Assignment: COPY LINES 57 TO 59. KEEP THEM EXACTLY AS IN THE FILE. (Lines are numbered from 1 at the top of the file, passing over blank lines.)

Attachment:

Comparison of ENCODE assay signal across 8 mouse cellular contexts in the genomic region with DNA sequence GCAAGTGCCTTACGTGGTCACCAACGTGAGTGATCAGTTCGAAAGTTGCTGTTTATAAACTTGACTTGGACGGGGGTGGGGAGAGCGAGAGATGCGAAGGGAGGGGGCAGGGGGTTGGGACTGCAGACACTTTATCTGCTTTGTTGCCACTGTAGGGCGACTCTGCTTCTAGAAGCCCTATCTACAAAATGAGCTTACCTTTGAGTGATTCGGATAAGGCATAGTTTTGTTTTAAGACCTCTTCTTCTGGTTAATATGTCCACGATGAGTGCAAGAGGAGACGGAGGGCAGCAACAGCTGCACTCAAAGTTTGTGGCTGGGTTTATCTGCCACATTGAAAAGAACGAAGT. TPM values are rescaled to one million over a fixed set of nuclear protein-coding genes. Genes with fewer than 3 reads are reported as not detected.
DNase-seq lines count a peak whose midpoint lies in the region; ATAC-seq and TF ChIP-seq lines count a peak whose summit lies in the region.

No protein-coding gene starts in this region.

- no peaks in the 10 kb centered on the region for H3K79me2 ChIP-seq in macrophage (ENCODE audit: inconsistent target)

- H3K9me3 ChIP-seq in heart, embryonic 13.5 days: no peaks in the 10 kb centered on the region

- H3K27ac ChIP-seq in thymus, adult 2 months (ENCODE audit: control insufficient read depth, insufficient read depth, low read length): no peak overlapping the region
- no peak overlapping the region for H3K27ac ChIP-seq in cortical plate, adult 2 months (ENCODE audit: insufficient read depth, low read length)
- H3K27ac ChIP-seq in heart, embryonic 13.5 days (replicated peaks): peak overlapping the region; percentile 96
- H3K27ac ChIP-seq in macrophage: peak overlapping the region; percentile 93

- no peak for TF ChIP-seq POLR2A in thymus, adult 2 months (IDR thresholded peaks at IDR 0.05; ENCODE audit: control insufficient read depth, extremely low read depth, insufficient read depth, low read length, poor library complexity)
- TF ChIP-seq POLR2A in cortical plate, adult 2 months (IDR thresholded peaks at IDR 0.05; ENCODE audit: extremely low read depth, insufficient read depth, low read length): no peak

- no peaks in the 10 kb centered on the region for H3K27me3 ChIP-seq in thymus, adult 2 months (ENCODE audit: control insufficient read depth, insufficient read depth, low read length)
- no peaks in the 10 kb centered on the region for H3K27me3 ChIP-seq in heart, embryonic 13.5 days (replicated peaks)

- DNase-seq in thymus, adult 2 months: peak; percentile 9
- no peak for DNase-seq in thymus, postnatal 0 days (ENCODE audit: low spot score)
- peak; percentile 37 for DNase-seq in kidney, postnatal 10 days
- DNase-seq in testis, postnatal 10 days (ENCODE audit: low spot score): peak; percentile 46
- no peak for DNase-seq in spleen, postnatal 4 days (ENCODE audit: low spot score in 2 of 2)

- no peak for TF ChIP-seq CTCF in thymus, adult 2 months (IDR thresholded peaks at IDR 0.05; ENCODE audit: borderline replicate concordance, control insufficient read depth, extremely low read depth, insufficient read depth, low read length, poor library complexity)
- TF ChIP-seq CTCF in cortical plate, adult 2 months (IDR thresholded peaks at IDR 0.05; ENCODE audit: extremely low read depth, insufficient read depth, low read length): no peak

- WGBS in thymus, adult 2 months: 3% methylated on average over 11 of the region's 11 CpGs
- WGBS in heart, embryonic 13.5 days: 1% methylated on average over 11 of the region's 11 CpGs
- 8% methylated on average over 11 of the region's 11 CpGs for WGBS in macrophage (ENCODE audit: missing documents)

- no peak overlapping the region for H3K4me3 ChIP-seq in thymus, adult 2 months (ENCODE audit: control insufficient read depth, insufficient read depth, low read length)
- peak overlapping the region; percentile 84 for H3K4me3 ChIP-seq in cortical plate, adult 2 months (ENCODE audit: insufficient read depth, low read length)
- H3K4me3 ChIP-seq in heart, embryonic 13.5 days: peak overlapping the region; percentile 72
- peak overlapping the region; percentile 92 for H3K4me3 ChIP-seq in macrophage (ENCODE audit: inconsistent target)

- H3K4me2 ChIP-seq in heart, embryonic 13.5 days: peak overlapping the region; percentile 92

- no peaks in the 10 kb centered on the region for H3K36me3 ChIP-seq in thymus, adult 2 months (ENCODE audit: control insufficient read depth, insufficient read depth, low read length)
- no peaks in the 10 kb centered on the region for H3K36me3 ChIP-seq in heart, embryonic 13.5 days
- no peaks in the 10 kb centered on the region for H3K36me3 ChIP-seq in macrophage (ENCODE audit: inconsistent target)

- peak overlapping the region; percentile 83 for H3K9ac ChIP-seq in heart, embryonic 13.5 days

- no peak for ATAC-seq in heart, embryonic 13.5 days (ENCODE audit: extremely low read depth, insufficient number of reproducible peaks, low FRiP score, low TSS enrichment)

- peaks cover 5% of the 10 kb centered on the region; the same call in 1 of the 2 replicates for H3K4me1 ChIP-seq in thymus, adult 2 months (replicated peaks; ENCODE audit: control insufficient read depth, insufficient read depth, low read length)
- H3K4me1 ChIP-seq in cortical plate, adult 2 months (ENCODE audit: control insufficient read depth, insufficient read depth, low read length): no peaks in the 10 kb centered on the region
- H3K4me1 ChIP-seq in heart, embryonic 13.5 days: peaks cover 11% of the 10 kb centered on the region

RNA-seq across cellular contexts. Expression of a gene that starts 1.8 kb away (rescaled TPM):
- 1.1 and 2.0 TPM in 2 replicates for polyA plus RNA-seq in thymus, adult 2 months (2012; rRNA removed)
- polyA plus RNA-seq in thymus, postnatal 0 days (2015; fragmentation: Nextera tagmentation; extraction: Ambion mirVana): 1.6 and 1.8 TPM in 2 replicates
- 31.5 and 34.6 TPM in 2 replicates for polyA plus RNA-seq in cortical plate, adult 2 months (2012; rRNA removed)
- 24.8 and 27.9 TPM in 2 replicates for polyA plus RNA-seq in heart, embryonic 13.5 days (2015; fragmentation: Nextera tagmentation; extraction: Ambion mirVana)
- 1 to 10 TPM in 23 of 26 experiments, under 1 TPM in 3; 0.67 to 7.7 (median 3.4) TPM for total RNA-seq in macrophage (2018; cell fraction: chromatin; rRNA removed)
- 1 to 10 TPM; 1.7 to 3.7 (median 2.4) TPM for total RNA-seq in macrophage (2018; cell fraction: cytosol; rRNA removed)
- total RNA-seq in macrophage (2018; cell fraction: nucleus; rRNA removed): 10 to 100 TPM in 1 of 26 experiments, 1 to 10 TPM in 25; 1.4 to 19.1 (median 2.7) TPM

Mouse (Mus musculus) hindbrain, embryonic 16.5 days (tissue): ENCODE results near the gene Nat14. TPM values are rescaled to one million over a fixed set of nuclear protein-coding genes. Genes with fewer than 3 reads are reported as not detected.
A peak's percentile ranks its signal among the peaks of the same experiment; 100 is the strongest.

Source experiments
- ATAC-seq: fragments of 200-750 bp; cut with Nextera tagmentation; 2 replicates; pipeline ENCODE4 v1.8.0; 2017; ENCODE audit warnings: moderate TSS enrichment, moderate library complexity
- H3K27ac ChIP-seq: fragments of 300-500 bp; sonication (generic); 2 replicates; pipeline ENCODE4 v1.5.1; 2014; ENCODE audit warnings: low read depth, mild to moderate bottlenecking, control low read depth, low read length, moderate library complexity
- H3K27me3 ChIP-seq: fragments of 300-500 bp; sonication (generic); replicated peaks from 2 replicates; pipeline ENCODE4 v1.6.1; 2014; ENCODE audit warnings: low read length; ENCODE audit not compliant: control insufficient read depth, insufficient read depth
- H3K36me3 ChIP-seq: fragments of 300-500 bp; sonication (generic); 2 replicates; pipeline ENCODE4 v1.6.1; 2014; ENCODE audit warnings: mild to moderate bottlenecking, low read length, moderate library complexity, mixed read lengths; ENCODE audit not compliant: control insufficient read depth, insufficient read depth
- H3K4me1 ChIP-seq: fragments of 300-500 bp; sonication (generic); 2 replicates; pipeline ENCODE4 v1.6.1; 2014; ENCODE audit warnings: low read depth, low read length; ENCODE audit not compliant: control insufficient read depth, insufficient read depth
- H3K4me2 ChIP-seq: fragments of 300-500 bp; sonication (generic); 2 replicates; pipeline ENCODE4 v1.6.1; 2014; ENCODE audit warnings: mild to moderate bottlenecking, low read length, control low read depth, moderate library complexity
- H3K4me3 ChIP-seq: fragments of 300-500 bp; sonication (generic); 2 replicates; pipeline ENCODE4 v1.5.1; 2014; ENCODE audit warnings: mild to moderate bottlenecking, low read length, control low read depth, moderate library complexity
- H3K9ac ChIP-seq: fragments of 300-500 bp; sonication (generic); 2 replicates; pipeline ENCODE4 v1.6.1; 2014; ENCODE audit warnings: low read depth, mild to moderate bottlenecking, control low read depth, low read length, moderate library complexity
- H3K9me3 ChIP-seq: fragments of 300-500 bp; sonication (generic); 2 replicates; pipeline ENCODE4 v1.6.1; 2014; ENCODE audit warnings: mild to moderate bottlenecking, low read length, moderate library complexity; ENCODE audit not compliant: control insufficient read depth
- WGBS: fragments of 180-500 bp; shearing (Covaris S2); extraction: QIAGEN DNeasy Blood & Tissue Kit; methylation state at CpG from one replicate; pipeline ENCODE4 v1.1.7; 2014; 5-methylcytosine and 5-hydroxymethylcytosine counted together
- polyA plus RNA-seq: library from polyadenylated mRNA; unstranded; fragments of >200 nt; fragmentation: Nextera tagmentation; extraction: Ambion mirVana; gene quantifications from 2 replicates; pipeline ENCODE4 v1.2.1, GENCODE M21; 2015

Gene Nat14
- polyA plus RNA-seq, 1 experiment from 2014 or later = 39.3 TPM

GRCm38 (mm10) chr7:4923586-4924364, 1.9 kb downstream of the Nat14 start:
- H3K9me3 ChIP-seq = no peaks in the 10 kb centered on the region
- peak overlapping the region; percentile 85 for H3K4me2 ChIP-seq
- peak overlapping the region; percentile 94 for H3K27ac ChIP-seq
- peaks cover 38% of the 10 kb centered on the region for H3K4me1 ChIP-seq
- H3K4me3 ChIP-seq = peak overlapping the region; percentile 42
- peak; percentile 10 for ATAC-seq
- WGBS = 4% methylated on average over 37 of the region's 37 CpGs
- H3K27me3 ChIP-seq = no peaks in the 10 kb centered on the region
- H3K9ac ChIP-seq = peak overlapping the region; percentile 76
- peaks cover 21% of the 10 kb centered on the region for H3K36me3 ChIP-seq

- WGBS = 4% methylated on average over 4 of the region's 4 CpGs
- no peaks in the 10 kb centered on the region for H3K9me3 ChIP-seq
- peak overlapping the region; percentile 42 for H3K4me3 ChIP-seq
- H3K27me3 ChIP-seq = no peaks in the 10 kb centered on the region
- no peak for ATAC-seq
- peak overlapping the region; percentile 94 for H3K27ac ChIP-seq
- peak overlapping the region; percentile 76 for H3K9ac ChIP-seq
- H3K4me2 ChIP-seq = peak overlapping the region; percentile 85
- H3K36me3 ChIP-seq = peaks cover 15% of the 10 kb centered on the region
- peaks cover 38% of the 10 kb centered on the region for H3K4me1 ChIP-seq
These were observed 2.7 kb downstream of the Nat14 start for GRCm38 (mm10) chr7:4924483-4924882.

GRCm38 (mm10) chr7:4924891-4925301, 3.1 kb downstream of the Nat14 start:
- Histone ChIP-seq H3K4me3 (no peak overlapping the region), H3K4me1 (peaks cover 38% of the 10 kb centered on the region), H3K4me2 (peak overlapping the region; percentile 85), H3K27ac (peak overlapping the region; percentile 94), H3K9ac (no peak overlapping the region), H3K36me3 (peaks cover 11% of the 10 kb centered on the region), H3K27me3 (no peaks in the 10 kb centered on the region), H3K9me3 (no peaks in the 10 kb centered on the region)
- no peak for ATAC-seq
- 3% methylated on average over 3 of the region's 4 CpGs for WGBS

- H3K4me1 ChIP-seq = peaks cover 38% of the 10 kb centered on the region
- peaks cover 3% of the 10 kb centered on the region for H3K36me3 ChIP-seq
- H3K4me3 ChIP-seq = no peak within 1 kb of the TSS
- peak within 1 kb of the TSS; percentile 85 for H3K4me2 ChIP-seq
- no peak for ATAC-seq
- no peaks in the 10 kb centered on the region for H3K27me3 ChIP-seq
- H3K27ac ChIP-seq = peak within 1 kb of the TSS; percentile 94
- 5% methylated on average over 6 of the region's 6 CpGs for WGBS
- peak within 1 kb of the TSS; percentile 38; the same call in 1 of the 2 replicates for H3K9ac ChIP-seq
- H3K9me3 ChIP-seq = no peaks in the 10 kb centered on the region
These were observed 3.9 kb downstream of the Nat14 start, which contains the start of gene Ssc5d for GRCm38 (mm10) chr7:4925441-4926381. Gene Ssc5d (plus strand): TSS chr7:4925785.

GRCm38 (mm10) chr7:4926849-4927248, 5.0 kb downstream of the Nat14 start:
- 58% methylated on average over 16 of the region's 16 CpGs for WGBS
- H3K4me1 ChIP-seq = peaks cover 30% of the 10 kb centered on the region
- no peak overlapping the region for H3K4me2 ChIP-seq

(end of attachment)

- WGBS: fragments of 180-500 bp; shearing (Covaris S2); extraction: QIAGEN DNeasy Blood & Tissue Kit; methylation state at CpG from one replicate; pipeline ENCODE4 v1.1.7; 2014; 5-methylcytosine and 5-hydroxymethylcytosine counted together
- polyA plus RNA-seq: library from polyadenylated mRNA; unstranded; fragments of >200 nt; fragmentation: Nextera tagmentation; extraction: Ambion mirVana; gene quantifications from 2 replicates; pipeline ENCODE4 v1.2.1, GENCODE M21; 2015

Gene Nat14